(A point to note here in relation to integrity, honesty and policies is that the McCain of old is widely acknowledged to be much better than the recent one we’ve seen. In terms of policies, he was more independent of the Republican party (he WAS a true maverick) and in terms of integrity and honesty, he wouldn’t have stood for a lot of the politically motivated and dishonest attacks on Obama that his campaign has made up recently. But that’s what running for an election can do to one. Politics is dirty and it always will be. I’ve also been disappointed with some of Obama’s campaign stuff but they haven’t been as extreme or dishonest as some of McCain’s stuff. Ultimately, this is politics and no doubt the two of them have played the game of politics. That’s how it’ll always be for in politics it’s often about the ends justifying the means – which as I state here that while I’m not a fan of such an approach, I recognize it may sometimes be necessary.)

Again, the point is not that Christians should vote for Obama, but rather that there’s a legitimate case for both candidates. We wouldn’t be any less of a Christian if we voted for Obama or McCain.

4) Here’s a list of links that state the case for a Christian supporting Obama. This is only because I think many Christians don’t understand how a Christian could support him. There are far too many pro-McCain/Palin Christian articles that we need to hear the case for the other side too. At least then we’ll have a better grasp of the issues involved. Again, even if you don’t agree, you wouldn’t hear me tell you you’re not a good Christian. I’ll just say, “That’s great. Now, let’s focus on the gospel together!”

– The Pro-Life Pro-Obama and Matthew 25 website. Naturally biased. Read with a pinch of salt as when you read pro-McCain websites. But at least one will understand the complexities of the abortion issue.

–  Read some thoughts by Don Miller, the evangelical leader who prayed during the Democratic National Convention: his blog and Christianity Today’s blog.

– Read why two Christians in Singapore support Obama. One is Tony Siew, a NT lecturer in Trinity Theological College (who has a series on “Barracking 4 Barack” if you search his archives) and the other is Kenny (aka Blogpastor) who pastors a church in Singapore.

– Let me also add a link to theologian Ben Witherington’s An Evangelicals Voters Guide which I don’t think is pro-Obama, but definitely worth a read. Also The Seattle Times has  an article that describes why many young evangelicals are moving away from supporting the Republican party.

5) Lastly, I want to end with some of my own thoughts. Brothers and sisters, even if you disagree passionately with my support for Obama, explain your disagreement with level-headedness and substance, not just raw passion. It’s stuff like what Focus on the Family put out that makes many Christians (both McCain and Obama supporters) cringe. There’s a way to debate and there’s a way not to debate.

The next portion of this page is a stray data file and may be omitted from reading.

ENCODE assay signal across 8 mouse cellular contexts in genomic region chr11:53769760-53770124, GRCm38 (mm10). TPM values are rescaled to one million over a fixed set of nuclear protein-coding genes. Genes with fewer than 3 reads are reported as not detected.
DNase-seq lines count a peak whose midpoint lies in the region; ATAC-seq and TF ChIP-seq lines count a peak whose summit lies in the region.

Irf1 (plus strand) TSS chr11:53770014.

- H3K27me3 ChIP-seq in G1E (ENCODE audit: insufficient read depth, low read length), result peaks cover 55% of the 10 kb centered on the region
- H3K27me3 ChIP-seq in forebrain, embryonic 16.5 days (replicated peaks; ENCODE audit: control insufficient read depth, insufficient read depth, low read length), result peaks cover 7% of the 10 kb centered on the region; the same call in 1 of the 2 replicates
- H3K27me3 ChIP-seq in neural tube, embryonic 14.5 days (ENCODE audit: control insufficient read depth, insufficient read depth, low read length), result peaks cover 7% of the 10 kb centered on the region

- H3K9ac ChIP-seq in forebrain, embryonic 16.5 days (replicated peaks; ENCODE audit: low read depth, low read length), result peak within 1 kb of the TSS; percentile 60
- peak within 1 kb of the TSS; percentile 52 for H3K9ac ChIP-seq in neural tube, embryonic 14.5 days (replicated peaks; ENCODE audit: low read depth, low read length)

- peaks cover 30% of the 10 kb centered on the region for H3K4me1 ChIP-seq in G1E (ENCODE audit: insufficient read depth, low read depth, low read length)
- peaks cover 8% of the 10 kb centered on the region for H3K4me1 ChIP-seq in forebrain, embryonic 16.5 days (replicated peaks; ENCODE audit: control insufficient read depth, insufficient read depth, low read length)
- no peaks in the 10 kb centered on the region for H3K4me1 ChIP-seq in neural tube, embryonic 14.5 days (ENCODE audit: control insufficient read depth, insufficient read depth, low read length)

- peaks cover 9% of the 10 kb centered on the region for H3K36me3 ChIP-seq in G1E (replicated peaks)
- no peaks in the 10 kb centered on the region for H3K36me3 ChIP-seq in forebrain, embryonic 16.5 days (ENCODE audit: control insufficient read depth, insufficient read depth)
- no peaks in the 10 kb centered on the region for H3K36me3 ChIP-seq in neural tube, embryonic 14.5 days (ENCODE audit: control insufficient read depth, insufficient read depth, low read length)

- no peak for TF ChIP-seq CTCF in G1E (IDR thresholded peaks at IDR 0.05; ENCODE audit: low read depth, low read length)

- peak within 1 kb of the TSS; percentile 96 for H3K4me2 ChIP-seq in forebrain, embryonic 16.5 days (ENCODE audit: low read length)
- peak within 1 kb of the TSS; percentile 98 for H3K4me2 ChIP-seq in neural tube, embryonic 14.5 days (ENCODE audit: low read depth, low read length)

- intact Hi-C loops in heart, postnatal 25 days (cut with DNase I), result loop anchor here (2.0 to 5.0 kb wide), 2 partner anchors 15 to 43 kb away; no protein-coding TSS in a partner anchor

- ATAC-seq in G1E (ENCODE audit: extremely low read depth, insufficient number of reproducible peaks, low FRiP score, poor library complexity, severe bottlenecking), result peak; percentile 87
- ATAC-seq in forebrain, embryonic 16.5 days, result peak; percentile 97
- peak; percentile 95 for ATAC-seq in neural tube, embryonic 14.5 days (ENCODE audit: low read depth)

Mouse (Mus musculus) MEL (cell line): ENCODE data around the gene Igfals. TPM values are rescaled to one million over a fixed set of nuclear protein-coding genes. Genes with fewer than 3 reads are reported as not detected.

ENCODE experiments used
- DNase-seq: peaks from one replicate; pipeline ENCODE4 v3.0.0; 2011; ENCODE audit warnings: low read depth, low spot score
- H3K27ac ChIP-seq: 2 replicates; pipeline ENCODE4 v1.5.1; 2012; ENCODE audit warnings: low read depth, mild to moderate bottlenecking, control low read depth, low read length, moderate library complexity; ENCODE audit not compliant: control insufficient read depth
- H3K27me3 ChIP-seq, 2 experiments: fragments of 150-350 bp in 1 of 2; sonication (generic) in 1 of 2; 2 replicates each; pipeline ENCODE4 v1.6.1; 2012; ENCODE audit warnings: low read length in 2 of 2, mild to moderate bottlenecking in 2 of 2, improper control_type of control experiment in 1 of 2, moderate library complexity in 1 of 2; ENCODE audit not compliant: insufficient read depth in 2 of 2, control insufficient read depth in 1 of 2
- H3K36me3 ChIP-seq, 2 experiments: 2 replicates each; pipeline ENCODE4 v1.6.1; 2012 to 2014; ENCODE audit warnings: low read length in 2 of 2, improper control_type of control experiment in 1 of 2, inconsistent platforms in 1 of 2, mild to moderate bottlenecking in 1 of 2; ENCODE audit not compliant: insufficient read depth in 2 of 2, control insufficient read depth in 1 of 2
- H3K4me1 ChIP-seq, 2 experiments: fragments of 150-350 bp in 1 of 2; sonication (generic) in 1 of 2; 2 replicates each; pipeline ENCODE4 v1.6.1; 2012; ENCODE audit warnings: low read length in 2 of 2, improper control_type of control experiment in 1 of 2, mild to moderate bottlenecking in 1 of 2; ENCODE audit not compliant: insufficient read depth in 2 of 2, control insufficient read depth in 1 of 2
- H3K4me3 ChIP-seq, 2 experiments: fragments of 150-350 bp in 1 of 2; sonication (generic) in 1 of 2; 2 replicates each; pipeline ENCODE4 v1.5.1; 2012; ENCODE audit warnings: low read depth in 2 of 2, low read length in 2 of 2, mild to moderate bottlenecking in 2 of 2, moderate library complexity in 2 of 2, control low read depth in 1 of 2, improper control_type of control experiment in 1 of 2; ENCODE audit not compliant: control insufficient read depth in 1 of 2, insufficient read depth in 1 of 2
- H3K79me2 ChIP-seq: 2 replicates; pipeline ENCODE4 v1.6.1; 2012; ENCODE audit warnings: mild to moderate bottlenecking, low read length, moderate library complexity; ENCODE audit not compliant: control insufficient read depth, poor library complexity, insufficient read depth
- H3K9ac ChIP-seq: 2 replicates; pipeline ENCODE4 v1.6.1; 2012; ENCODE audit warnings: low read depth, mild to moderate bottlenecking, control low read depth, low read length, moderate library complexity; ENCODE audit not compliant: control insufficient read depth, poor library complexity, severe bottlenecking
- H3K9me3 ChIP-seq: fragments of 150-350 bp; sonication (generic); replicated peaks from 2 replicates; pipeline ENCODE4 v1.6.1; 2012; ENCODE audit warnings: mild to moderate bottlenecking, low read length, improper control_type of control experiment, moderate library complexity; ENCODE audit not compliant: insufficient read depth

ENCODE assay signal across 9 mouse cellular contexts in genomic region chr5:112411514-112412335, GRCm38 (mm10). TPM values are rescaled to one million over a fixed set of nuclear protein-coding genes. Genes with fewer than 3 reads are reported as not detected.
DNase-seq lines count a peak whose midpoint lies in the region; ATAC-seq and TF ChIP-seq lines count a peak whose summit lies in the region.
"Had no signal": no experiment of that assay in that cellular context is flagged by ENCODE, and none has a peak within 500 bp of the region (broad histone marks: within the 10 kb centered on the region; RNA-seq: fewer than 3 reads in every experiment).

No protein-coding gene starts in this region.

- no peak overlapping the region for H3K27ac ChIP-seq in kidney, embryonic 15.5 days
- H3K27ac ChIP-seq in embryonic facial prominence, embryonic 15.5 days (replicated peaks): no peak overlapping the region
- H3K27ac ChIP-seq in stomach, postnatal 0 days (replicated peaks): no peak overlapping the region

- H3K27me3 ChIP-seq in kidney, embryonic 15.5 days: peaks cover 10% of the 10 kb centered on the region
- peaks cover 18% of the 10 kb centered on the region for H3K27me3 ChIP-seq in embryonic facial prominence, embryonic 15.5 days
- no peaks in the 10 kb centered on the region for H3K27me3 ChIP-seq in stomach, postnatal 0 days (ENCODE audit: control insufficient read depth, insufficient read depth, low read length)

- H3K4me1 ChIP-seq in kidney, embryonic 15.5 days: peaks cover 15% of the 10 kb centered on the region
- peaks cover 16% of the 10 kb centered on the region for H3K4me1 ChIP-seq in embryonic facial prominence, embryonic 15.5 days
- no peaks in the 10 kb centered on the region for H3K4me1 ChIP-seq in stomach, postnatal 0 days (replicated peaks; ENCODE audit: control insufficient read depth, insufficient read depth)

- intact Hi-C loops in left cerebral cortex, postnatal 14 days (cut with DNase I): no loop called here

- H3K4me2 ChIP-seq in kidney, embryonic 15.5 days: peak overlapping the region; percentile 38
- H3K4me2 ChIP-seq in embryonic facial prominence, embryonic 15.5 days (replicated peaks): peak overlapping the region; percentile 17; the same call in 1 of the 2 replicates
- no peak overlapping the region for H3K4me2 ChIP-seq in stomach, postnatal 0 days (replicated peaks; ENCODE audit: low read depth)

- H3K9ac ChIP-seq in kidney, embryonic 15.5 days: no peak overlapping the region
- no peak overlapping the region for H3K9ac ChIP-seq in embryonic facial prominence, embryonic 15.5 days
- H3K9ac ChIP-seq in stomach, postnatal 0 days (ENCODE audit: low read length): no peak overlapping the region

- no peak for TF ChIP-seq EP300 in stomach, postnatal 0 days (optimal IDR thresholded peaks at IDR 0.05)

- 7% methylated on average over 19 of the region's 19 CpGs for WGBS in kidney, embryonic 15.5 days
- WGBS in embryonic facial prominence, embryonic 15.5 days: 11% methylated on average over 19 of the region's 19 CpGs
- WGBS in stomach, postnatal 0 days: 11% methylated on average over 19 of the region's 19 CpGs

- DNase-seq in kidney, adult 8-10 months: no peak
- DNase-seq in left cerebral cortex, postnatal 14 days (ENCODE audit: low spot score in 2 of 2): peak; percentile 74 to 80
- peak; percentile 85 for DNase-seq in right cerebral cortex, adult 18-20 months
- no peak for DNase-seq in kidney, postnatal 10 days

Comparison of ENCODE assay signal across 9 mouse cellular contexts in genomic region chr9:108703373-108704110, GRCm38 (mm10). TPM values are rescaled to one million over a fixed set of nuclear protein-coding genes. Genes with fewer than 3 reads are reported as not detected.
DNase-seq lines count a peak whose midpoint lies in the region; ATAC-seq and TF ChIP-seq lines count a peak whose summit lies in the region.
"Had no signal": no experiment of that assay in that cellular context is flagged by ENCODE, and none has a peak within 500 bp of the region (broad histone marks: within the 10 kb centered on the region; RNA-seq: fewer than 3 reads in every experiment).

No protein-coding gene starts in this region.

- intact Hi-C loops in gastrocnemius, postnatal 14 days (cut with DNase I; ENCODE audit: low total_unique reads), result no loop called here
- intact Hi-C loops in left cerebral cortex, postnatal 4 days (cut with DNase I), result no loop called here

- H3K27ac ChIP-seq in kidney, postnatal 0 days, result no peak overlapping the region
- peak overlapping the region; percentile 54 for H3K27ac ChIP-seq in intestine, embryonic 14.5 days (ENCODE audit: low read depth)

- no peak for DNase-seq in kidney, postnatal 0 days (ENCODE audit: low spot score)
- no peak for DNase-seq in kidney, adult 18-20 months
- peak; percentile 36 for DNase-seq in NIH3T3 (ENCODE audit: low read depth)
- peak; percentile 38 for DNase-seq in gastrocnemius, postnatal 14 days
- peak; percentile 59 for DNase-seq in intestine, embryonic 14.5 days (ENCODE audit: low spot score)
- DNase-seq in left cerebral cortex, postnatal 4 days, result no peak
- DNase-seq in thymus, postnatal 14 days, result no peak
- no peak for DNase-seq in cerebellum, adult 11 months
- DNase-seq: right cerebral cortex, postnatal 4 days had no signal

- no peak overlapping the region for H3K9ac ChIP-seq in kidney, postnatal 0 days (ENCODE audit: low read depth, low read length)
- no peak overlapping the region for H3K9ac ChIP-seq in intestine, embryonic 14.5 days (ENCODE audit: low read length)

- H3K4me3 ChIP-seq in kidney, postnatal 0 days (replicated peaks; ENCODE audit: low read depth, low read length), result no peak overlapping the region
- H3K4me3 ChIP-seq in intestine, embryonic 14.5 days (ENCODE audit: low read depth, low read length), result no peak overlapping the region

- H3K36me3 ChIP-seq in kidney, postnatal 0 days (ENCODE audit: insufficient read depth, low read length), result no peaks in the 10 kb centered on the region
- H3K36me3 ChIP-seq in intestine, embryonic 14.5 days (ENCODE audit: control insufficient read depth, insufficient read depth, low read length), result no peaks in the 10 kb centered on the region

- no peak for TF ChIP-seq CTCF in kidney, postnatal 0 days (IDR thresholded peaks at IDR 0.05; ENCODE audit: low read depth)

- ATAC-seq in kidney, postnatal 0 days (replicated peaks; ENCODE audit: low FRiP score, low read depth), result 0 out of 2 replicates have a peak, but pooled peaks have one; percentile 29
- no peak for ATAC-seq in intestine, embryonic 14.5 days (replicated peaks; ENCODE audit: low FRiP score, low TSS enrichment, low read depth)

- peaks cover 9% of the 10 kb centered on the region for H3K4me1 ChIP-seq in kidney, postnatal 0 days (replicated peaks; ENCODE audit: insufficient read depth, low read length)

As for my thoughts, they are not cast in stone. I believe many Christians believe the same way as me, and so if you’re a Christian that think that other Christians should only vote Republican, I invite you to read what the above people have to say and what I have to say below.

Firstly, I’m very sympathatic to Christians who share the same sentiments as John Piper when he said here:

No endorsement of any single issue qualifies a person to hold public office. Being pro-life does not make a person a good governor, mayor, or president. But there are numerous single issues that disqualify a person from public office… I believe that the endorsement of the right to kill unborn children disqualifies a person from any position of public office.

I’m very sympathatic to what John Piper says here, though this doesn’t convince me to deny my support for Obama. In the first place, Obama isn’t pro-abortion; He’s pro-choice. He may have a different view about abortion from many Christians, but that doesn’t mean he is pro-abortion, and this needs to be recognized. He made his pro-choice decision after taking into consideration many complex factors. Personally, he’s said he’s against abortion, and I believe that. Still, most Christians may differ from him, but that doesn’t make him a person who is happy to kill unborn children as many Christians make pro-choice candidates out to be. To portray pro-choice candidates as happy murderers without also acknowledging the complexity of the issue involved is as simplistic as thinking that voting Republican would reduce abortions or eventually result in the banning of abortion, and also as simplistic as thinking that banning abortion will solve the abortion problem. It’s as simplistic as viewing Obama or McCain as the saviour or devil incarnate.

Being too simplistic is not being honest. And speaking of dishonesty, there’s also been a lot of dishonest stuff about Obama’s views on abortion going around. But eventhough one acknowledges the above complexities involved in the abortion issue, I still think there’s a good case for Christians taking a much stronger stance against abortion than Obama has taken. So I’m sympathetic to the view of many Christians who say that they can’t support Obama. But that still doesn’t convince me not to do so.

Maybe I’ll be convinced when the Republican party actually does more to reduce abortions than the Democratic candidate. It’s one thing to hold a theoretical stance against abortion (and for the most part, it’s merely a theoretical stance at the moment), but another to actually create policies that help women choose to avoid abortion. I don’t see the point in endorsing a candidate/party which is pro-life in theory but doesn’t do much to actually make a difference in terms of reducing abortions now. Ultimately, it’s about the number of lives saved, not about theoretical beliefs, not even about one’s ideals and goals if they face very little possibility of being achieved. And I think one must recognize that even if one day abortion is banned throughout America, the problem won’t be fully solved. Rather, it will actually create a whole lot of other problems (e.g. underground abortions), not the least of which is how our Christian witness would be affected. This IS a big deal because we Christians have a really huge image problem of being judgmental and anti-this and anti-that and I think that’s way off from the image Jesus portrayed. Kinda contradicts the message of love and acceptance that the gospel is all about. I’m not saying this is a reason not to try and get it banned, but clearly whatever we do, we can do it in an infinitely wiser, more thoughtful and more compassionate way.